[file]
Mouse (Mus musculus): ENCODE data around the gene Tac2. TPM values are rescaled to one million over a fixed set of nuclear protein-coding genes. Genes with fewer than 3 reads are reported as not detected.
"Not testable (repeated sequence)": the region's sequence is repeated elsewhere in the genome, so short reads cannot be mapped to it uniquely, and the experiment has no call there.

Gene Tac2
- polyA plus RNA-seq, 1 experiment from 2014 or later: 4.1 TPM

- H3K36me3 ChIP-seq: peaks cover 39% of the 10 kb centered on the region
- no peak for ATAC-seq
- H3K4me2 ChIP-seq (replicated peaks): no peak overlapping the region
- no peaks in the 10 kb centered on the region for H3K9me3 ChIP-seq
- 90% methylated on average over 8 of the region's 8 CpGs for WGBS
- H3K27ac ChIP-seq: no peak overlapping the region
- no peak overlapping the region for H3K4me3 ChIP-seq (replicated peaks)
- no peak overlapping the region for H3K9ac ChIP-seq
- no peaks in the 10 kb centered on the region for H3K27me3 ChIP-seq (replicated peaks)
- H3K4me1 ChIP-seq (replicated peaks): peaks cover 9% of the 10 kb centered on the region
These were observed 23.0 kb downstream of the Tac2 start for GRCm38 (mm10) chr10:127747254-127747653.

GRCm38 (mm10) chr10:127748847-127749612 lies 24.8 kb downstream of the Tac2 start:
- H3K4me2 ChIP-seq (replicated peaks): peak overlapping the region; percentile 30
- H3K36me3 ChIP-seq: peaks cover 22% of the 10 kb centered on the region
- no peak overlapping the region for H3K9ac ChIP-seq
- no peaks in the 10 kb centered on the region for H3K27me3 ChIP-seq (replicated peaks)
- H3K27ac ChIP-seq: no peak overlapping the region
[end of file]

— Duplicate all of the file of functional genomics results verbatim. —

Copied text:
Mouse (Mus musculus): ENCODE data around the gene Tac2. TPM values are rescaled to one million over a fixed set of nuclear protein-coding genes. Genes with fewer than 3 reads are reported as not detected.
"Not testable (repeated sequence)": the region's sequence is repeated elsewhere in the genome, so short reads cannot be mapped to it uniquely, and the experiment has no call there.

Gene Tac2
- polyA plus RNA-seq, 1 experiment from 2014 or later: 4.1 TPM

- H3K36me3 ChIP-seq: peaks cover 39% of the 10 kb centered on the region
- no peak for ATAC-seq
- H3K4me2 ChIP-seq (replicated peaks): no peak overlapping the region
- no peaks in the 10 kb centered on the region for H3K9me3 ChIP-seq
- 90% methylated on average over 8 of the region's 8 CpGs for WGBS
- H3K27ac ChIP-seq: no peak overlapping the region
- no peak overlapping the region for H3K4me3 ChIP-seq (replicated peaks)
- no peak overlapping the region for H3K9ac ChIP-seq
- no peaks in the 10 kb centered on the region for H3K27me3 ChIP-seq (replicated peaks)
- H3K4me1 ChIP-seq (replicated peaks): peaks cover 9% of the 10 kb centered on the region
These were observed 23.0 kb downstream of the Tac2 start for GRCm38 (mm10) chr10:127747254-127747653.

GRCm38 (mm10) chr10:127748847-127749612 lies 24.8 kb downstream of the Tac2 start:
- H3K4me2 ChIP-seq (replicated peaks): peak overlapping the region; percentile 30
- H3K36me3 ChIP-seq: peaks cover 22% of the 10 kb centered on the region
- no peak overlapping the region for H3K9ac ChIP-seq
- no peaks in the 10 kb centered on the region for H3K27me3 ChIP-seq (replicated peaks)
- H3K27ac ChIP-seq: no peak overlapping the region